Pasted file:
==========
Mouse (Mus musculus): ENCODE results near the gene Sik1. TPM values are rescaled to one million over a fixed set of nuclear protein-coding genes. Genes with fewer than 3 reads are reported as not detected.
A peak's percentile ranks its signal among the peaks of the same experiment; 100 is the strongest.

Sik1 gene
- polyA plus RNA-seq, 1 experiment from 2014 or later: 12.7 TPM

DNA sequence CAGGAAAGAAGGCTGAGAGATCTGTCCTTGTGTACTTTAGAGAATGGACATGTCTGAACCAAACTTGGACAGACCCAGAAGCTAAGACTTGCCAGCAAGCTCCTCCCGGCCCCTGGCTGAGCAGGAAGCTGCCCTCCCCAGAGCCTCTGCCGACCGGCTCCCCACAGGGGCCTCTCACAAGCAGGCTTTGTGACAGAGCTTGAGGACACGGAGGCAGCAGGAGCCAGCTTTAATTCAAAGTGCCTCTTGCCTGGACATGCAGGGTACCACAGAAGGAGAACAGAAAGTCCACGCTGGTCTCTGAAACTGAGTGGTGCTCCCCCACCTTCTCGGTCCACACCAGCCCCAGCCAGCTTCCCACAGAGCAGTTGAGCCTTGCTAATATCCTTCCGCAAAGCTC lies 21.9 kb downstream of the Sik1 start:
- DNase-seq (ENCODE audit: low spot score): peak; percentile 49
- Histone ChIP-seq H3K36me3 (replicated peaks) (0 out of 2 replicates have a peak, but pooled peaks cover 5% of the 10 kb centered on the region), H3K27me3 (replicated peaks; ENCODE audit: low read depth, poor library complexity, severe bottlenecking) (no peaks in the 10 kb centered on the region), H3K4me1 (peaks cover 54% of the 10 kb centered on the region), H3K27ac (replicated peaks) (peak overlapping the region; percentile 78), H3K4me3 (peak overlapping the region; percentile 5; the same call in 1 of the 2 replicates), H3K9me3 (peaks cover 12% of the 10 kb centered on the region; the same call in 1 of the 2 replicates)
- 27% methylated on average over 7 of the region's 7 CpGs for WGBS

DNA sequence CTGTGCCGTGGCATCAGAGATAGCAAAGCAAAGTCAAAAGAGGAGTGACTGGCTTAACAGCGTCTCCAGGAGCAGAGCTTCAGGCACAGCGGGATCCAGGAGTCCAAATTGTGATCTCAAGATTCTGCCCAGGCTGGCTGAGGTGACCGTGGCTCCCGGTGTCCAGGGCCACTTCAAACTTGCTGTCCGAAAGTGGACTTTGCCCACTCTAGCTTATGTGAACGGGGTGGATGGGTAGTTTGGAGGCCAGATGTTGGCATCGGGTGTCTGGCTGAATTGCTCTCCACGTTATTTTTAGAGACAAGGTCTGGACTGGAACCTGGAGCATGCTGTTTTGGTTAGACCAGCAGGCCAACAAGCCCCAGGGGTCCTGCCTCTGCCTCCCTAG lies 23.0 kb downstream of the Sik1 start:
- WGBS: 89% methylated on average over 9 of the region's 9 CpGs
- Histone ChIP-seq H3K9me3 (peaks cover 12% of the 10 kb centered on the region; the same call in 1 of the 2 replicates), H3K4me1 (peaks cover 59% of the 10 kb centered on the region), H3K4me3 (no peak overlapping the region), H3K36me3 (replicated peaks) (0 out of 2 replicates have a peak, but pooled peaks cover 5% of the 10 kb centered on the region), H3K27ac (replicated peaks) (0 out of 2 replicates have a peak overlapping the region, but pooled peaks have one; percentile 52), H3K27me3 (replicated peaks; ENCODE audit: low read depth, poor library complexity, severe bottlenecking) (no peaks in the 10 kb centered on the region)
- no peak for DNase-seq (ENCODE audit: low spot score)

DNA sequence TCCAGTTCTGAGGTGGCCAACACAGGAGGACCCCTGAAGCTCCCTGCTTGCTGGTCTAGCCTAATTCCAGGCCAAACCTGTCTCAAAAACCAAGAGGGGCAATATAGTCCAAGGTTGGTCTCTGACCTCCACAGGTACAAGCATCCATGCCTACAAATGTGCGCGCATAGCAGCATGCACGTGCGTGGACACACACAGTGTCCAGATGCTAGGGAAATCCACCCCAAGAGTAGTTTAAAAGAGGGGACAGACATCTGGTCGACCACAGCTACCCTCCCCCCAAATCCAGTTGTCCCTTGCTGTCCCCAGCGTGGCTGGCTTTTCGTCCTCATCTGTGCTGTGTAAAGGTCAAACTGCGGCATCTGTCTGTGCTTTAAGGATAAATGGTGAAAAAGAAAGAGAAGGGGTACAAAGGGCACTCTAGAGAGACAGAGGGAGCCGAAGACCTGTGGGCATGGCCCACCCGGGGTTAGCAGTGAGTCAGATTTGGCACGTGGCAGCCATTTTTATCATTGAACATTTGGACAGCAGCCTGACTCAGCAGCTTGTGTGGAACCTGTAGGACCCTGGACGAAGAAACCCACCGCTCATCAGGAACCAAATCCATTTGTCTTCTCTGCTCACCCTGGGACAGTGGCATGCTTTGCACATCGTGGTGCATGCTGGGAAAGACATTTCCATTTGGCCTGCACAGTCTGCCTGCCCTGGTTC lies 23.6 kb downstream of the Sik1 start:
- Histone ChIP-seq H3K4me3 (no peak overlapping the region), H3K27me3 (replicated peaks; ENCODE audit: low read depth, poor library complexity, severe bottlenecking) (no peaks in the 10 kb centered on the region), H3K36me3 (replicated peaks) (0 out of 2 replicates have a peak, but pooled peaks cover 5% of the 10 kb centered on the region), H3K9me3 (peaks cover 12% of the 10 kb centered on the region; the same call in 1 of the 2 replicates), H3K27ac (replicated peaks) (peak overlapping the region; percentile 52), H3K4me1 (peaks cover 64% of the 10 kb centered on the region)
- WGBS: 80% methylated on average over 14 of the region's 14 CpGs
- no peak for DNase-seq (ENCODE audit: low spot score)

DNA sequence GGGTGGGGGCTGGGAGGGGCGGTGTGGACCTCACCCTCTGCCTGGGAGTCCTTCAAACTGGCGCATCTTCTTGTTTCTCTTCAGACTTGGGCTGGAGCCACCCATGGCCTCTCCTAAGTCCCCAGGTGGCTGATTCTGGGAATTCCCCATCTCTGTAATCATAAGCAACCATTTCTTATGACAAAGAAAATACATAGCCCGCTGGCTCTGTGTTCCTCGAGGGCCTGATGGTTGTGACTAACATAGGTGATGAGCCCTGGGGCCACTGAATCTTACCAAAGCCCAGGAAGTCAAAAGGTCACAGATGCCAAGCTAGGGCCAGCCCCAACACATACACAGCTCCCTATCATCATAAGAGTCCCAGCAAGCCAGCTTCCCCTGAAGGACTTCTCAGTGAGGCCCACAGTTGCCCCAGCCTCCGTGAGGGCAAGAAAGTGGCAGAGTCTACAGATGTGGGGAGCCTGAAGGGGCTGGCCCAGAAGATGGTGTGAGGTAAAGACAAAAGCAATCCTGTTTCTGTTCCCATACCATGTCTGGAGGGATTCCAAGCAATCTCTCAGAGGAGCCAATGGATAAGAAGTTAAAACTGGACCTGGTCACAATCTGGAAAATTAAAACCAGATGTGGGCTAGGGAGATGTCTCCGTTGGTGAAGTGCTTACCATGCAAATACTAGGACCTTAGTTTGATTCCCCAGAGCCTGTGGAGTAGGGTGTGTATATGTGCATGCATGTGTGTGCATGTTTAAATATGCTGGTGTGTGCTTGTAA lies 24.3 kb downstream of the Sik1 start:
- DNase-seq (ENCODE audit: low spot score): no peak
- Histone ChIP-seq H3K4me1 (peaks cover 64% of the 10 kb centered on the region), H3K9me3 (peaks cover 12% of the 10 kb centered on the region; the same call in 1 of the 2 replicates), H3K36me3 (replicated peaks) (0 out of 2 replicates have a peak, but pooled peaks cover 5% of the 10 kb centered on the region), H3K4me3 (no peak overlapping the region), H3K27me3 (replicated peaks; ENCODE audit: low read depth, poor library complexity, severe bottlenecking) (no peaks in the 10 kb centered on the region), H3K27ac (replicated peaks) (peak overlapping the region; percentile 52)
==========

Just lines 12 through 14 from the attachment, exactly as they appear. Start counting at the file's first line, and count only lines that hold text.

- no peak for DNase-seq (ENCODE audit: low spot score)

DNA sequence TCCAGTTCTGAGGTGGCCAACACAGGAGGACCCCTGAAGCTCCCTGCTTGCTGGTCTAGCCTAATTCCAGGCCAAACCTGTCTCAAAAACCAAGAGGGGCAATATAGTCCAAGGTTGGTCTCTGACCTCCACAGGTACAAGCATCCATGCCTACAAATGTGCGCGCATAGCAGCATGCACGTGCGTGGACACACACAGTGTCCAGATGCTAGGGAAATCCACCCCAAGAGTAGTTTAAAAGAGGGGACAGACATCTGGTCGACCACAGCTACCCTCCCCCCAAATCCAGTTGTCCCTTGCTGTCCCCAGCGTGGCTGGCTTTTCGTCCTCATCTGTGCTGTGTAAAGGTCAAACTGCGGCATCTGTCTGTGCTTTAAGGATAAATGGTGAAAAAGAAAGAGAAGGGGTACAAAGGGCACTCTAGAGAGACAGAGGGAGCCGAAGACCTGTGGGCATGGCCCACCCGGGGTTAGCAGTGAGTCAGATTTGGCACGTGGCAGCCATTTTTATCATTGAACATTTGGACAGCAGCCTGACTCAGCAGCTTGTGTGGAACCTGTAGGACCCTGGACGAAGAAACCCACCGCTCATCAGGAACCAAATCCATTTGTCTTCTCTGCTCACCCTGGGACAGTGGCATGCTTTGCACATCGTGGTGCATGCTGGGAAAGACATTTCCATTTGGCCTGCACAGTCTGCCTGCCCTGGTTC lies 23.6 kb downstream of the Sik1 start:
- Histone ChIP-seq H3K4me3 (no peak overlapping the region), H3K27me3 (replicated peaks; ENCODE audit: low read depth, poor library complexity, severe bottlenecking) (no peaks in the 10 kb centered on the region), H3K36me3 (replicated peaks) (0 out of 2 replicates have a peak, but pooled peaks cover 5% of the 10 kb centered on the region), H3K9me3 (peaks cover 12% of the 10 kb centered on the region; the same call in 1 of the 2 replicates), H3K27ac (replicated peaks) (peak overlapping the region; percentile 52), H3K4me1 (peaks cover 64% of the 10 kb centered on the region)